Conflicts & War

172 arrested in Bangladesh since killing of Rohingya leader

Dhaka, Nov 2 (EFE)- A total 172 people have been arrested in Bangladesh in a month since the killing of Arakan Rohingya Society for Peace and Human Rights (ARSPH) chairman Mohibullah in his office, the authorities reported Tuesday.

The arrests have been made at the Rohingya refugee camp in Cox’s Bazar in the southeast of the country, Namiul Haque, the commander of the armed police battalion posted in the camp, told EFE.

Among those arrested, 10 are accused of killing Mohibullah and three of them confessed in court about their involvement in the murder.

About 114 of those held are supposed members of the Arakan Rohingya Salvation Army (ARSA).

“These people used to call them ARSA members. But they are not ARSA. We don’t have any ARSA here,” Haque said.

While Bangladesh does not recognize the presence of ARSA in its soil, family members of Mohibullah blamed the armed group for his killing.

Mohibullah was shot dead by an armed group in his office at the camp on Sep.29.

Mohibullah was a teacher in Myanmar’s Rakhine State when the army launched an offensive against the mainly Muslim Rohingyas in August 2017, following attacks on security checkpoints by alleged insurgents.

Like many of his fellow Rohingyas, he fled to Bangladesh, where he and several hundred volunteers founded the ARSPH in late 2017.

Mohibullah became a prominent representative of the refugees during visits to the camp by high-level delegations.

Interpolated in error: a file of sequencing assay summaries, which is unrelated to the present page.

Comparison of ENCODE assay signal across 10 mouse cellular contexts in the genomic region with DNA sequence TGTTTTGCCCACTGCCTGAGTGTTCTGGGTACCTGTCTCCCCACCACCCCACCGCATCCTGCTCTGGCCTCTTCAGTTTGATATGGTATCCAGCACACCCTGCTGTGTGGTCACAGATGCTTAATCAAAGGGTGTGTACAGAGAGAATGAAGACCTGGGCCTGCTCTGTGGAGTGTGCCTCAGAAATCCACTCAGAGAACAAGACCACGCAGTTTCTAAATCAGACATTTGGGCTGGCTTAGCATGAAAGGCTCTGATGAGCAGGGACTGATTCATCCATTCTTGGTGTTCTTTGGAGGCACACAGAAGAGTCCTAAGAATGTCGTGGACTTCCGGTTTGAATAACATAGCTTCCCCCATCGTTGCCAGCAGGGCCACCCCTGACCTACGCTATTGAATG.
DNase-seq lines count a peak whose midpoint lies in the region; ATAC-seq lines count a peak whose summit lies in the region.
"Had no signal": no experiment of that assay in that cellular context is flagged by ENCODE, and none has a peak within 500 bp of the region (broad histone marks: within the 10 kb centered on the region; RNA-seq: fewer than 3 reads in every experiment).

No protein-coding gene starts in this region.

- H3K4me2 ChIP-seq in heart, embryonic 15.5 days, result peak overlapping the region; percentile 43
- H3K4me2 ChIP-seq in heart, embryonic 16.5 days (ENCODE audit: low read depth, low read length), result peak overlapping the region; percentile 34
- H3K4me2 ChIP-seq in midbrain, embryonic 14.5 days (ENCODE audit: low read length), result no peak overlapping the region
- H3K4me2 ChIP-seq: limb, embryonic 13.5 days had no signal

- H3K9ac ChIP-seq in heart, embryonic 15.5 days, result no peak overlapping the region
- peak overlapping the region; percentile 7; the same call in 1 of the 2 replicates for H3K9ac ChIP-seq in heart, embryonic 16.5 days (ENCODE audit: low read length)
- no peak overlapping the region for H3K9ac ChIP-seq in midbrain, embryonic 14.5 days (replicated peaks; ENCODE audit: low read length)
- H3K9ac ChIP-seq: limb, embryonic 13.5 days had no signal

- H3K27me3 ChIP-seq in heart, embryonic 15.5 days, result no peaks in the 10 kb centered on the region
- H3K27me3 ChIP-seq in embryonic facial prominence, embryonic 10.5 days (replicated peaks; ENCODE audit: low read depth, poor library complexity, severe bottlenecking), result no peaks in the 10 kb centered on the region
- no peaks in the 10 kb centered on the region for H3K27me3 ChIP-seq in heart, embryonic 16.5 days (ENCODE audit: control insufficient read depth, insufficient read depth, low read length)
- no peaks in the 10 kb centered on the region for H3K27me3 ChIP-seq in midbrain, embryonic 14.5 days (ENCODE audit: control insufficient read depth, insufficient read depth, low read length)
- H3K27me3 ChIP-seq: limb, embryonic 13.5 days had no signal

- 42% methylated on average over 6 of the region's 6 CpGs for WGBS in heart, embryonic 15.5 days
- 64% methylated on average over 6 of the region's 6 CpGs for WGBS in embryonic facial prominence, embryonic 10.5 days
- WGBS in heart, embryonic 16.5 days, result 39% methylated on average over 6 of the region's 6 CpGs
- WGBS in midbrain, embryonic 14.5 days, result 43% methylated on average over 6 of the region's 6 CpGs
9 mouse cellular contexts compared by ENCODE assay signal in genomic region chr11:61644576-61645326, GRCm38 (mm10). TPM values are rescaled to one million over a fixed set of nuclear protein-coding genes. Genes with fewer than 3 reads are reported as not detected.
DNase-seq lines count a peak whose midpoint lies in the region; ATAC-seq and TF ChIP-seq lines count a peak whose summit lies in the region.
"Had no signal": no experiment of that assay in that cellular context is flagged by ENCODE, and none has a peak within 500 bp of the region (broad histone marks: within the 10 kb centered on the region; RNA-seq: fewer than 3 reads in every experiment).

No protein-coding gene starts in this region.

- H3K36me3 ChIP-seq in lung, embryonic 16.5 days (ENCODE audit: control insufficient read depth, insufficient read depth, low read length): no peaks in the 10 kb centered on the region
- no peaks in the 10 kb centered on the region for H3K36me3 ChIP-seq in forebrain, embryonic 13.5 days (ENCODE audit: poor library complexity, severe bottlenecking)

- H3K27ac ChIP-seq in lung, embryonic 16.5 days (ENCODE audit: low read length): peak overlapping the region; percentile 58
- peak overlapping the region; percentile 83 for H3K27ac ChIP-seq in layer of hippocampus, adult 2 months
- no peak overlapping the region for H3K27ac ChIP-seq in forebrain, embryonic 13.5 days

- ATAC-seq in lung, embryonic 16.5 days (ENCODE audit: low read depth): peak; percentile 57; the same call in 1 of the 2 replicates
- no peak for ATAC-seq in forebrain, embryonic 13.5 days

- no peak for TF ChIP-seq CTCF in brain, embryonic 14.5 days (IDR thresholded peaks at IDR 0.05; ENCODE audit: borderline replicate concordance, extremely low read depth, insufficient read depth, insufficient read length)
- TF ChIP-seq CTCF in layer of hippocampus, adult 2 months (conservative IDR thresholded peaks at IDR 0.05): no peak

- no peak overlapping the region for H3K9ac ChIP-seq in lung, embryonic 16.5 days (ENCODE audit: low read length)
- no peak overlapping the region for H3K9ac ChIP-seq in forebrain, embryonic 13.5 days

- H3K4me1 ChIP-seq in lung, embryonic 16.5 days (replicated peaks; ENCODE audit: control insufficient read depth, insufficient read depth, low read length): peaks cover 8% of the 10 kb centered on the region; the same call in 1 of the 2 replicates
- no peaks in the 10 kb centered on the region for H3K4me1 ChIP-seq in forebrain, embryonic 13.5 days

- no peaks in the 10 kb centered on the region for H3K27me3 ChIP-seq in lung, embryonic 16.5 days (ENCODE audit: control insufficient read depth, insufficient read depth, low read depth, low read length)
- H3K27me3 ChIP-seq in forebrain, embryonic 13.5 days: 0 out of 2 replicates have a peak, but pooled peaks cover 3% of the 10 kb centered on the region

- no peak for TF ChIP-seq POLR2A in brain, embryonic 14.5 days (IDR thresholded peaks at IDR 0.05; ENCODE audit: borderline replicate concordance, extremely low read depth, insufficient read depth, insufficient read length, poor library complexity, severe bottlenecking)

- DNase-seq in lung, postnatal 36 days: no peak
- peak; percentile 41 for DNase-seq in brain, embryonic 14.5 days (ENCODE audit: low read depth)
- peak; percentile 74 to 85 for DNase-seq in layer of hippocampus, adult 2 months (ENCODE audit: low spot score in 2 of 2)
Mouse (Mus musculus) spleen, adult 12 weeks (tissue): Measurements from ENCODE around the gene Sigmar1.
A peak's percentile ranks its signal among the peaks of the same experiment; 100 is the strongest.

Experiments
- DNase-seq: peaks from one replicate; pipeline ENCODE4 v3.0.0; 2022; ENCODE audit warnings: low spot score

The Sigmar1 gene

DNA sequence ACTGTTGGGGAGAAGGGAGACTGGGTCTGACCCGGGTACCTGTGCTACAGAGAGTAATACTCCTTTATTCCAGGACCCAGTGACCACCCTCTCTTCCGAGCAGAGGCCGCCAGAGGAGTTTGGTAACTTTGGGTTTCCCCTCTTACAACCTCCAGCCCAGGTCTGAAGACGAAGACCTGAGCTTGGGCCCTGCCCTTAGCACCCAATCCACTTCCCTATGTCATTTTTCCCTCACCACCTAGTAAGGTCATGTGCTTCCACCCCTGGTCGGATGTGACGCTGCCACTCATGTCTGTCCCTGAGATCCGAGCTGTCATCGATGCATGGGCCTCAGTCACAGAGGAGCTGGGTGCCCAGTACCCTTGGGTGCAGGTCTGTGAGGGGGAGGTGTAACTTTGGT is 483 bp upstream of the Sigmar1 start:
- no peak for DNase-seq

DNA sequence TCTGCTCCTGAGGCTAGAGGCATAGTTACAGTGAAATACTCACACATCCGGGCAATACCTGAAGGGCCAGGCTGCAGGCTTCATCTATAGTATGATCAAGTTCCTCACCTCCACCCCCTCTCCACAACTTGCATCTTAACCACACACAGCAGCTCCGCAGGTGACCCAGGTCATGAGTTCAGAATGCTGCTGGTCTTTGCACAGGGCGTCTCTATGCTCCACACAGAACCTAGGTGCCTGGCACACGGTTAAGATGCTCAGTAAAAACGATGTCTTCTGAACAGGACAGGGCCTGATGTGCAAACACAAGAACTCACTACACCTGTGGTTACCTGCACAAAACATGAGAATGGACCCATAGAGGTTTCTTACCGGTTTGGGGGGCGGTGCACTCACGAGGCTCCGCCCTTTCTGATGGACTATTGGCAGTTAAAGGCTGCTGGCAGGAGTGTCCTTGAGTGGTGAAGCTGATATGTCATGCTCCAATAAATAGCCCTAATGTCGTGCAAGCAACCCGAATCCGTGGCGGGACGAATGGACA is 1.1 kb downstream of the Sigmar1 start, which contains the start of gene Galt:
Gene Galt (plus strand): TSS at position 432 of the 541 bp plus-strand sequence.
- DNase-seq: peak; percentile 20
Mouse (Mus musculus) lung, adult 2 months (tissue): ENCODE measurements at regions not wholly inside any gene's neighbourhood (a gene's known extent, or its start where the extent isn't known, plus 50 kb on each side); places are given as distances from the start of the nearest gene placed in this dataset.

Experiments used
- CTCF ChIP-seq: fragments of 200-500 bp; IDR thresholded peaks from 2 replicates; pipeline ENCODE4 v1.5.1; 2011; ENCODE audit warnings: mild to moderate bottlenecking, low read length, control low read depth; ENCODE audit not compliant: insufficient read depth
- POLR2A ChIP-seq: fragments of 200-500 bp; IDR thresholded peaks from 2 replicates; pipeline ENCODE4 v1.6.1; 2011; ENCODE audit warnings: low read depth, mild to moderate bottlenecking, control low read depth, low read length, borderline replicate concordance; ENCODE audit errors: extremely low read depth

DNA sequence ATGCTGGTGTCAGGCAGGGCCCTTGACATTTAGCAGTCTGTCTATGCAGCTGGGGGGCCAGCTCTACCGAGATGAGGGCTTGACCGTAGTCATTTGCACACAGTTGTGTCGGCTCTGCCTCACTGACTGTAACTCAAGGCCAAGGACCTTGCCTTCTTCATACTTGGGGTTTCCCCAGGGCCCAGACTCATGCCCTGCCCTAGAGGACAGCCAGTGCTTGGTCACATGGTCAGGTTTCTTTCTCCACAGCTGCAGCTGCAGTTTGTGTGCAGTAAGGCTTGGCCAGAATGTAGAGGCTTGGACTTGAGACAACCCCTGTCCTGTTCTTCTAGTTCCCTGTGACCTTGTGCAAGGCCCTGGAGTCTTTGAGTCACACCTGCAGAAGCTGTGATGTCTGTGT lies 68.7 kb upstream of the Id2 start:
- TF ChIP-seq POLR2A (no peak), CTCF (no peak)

He traveled to Geneva in 2019 to address the United Nations Human Rights Council about the plight of the Rohingyas.

His killing triggered a spat of violence in the camp.

At least six Rohingyas were killed when gunmen attacked an Islamic seminary in the early hours on Oct.22.

UN refugee agency UNHCR said it has helped move some refugees to “safe locations” following the killing of Mohibullah.

“As a protection agency, UNHCR, in close cooperation with the authorities, has been taking measures to ensure the safety of those most at risk since the killing of Mohib Ullah,” UNHCR spokesperson Regina De La Portilla told EFE.

The ARSA is believed to have been behind the series of attacks in neighboring Myanmar’s northern Rakhine province in 2017, following which the army launched a brutal retaliatory campaign that led to an exodus of the Rohingyas to Bangladesh.

Some 738,000 Rohingyas have found refuge in Bangladesh from the military crackdown in Myanmar that has been described by the UN as ethnic cleansing and possible genocide. EFE


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